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OTHER WILD BIRD STORIES
Bird Watching Stories
(Go Back to Wild Bird Page Contents)
 
»  Aransas in the Fog:
Whooping Cranes
 
» No Barbeque this Summer 
» Barn Swallow "Mama"  
» Just How Does a Bird Eat Bees?  
» My Birdwatching Adventures in Costa Rica
 » Just Another Golden Eagle  
 » Four Birds in One Tree: 
A Few Days of Birdwatching in England
 
» Four Calling Birds??? 
» A Very Unique Cardinal 
» Narcissism or Territorial
Defense: Macho Cardinal
 
  
» The Last Companion Carolina Paroquet 
» The Ever-Popular Chickadee  
» Convergent Evolution: Meadowlark and Longclaw 
» Barrel Cactus Confrontation 
» Galahs Playing Around and Around and Around ...  
» Who Made Up This Stuff?
Bird Call Mnemonics
 
 
» Mesmerizing a Goldfinch 
» The Best Mimic?  
» Prairie Chickens and Woodcocks:
Missouri Ornithology
  
» Mob Mentality: Who is Really in Control of the Skies?
» The Owl Who Sat Down Beside Me 
» Meeting Hot Shot: The Toddler Peregrine Falcon  
» Seeing 'Sea Parrots'
in Alaska
 
 
 » A Rare and Unusual Bird 
Meeting Roger Tory Peterson
  
» Raven Showoffs 
» Reddish Egrets a nd Canopy Feeding 
 »  Robins and Worms 
Hear, See, Smell, or Feel?
   
» Hospital Halucinations 
» What Are You Doing Here? Scissortail Flycatcher 
» Wild Bird "Attacks": Just Misunderstandings? 
» Drunken Waxwings and an Unusual Hummingbird Feeder
 » Acorn Woodpecker Defending its Stash
» Why Woodpeckers Don't Get Headaches: Built in Shock Absorber 

"ANTING" BEHAVIOR
IN KAKARIKIS 

By Lynne Page   Illustration by Jeff Riebe 

“Antiparasitic Behavior in New Zealand Parakeets, “by Terry Greene, pjgjnis Vol. 36, 1989, p. 322-323.

Serious bird watchers may be lucky enough to see wild birds “anting.” A bird will crush an ant with its beak, then rub the tiny carcass through its feathers. Ornithologists believe the formic acid in the ant kills lice and mites infesting the bird’s feathers. Some birds have been observed “anting” using citrus fruit or other substances which might cause a slight burning sensation. Until I read this brief article from New Zealand, however, I had not heard of similar behavior in parrots.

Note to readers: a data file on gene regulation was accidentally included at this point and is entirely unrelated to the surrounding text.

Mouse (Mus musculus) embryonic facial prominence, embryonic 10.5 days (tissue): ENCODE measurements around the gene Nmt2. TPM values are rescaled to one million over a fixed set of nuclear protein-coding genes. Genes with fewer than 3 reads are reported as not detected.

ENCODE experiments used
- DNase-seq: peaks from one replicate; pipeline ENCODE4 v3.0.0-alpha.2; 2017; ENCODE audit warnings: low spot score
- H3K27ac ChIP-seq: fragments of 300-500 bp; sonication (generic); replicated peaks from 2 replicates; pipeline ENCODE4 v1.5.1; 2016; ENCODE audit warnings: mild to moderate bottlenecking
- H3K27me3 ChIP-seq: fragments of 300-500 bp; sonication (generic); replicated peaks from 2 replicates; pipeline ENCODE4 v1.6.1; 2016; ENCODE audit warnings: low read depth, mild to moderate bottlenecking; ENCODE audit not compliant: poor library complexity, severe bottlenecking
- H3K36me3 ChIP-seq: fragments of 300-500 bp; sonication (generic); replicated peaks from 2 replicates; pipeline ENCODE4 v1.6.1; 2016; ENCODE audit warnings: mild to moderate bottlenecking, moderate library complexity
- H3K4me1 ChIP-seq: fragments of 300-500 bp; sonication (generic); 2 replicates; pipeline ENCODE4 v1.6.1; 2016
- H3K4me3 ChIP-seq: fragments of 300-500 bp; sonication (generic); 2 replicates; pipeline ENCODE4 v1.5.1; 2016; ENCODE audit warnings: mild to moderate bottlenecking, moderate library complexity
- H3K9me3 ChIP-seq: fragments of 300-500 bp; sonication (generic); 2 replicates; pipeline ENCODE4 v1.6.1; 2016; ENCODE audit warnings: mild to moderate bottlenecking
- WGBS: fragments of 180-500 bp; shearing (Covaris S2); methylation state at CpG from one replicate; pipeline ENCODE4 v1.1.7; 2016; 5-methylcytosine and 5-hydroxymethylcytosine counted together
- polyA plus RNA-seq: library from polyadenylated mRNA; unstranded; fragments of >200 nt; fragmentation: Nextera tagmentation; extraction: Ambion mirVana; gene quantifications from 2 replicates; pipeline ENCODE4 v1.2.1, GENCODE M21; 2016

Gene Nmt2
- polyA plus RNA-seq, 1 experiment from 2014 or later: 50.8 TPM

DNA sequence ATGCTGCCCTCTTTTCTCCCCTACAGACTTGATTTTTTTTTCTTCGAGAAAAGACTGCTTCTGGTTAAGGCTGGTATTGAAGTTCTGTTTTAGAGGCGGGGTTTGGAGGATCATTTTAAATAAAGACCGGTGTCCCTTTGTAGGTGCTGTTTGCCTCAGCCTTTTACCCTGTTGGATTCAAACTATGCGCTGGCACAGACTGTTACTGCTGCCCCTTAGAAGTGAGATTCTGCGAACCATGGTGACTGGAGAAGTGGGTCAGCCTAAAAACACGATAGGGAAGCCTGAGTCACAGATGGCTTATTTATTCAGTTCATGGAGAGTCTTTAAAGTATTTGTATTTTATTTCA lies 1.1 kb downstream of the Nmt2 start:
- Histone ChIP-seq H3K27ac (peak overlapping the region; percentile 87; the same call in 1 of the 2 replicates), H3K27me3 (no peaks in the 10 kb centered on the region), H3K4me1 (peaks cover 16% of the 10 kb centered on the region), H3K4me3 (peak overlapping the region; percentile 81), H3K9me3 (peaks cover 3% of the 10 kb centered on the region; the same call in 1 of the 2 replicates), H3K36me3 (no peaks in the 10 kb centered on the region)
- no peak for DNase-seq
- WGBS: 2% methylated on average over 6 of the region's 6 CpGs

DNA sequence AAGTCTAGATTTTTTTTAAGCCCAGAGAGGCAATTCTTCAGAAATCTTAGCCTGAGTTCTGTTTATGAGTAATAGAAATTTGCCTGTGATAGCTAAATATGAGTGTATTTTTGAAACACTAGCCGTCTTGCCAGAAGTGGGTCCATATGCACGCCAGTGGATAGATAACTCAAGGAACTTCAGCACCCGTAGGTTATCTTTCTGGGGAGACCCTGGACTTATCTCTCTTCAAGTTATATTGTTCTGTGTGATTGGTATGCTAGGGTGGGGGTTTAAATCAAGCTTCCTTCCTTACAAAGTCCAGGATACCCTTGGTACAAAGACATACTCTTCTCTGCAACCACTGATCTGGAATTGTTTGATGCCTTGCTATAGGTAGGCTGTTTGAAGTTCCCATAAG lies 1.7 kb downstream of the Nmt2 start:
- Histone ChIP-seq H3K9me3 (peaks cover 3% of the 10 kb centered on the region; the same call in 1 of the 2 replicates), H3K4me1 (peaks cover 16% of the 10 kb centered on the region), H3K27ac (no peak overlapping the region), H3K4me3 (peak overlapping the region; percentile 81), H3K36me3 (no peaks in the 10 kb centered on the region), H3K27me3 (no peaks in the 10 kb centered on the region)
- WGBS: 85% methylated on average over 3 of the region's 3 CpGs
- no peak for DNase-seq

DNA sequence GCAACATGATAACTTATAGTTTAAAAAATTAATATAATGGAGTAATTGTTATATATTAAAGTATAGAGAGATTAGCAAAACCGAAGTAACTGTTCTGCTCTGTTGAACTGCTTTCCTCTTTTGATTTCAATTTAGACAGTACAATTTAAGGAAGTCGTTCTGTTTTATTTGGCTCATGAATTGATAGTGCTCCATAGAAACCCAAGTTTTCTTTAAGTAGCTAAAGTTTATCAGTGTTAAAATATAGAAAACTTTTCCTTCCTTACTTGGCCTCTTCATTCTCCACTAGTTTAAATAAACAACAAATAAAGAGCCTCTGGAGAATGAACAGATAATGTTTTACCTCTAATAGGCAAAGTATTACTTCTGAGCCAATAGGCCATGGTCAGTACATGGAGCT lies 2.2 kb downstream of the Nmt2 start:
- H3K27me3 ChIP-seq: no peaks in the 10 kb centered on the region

The author reports that species of kakarikis (cyanoramphus) in the wild and in captivity have been seen using plant material in a way that suggests the activity has an anti-parasitic function. The two plants used are the kanuka (Kunzia erico ides) and manuka (Leptospermum scopariurn), both highly aromatic plants. “The parakeets removed several leaves from the branches and thoroughly chewed them. Each parakeet would then fluff itself up, spread its tail feathers, take preen oil from the gland on its rump, and draw individual feathers from the base to the tip through its mandibles, presumably spreading the mixture over them. They paid particular attention to the primaries and tail feathers, although in intense preening sessions contour feathers on the breast and rump also received much attention. This preening usually lasted for 5-10 minutes, along with numerous changes of chewed leaves and preen oil.” 

On other occasions, kakarikis were observed swallowing the chewed bark and leaves of these two plants. Manuka is known to contain chemicals which can kill insects and worms, making it logical to assume the birds’ use of the plants serves to control both external parasites (lice and mites) and internal parasites (worms).

I have never seen a parrot “anting” but I have heard of a few parrots who rub objects through their feathers. In some cases this is clearly a game, probably unrelated to parasite control. For example, I met a cockatoo who would rub a sunflower (in the shell) through her feathers, perhaps to powder coat it to make it slippery, and then place it on her back. As it slid down, under or over her wing, she would deftly catch it. If she missed and lost the seed, she would call out her favorite phrase, “Be a chicken!” which meant “Get me another seed!” Usually one of her people would comply.

From now on, however, when I see a bird rubbing something through its feathers, I will look more closely to see if this might be some variation of “anting” behavior.   




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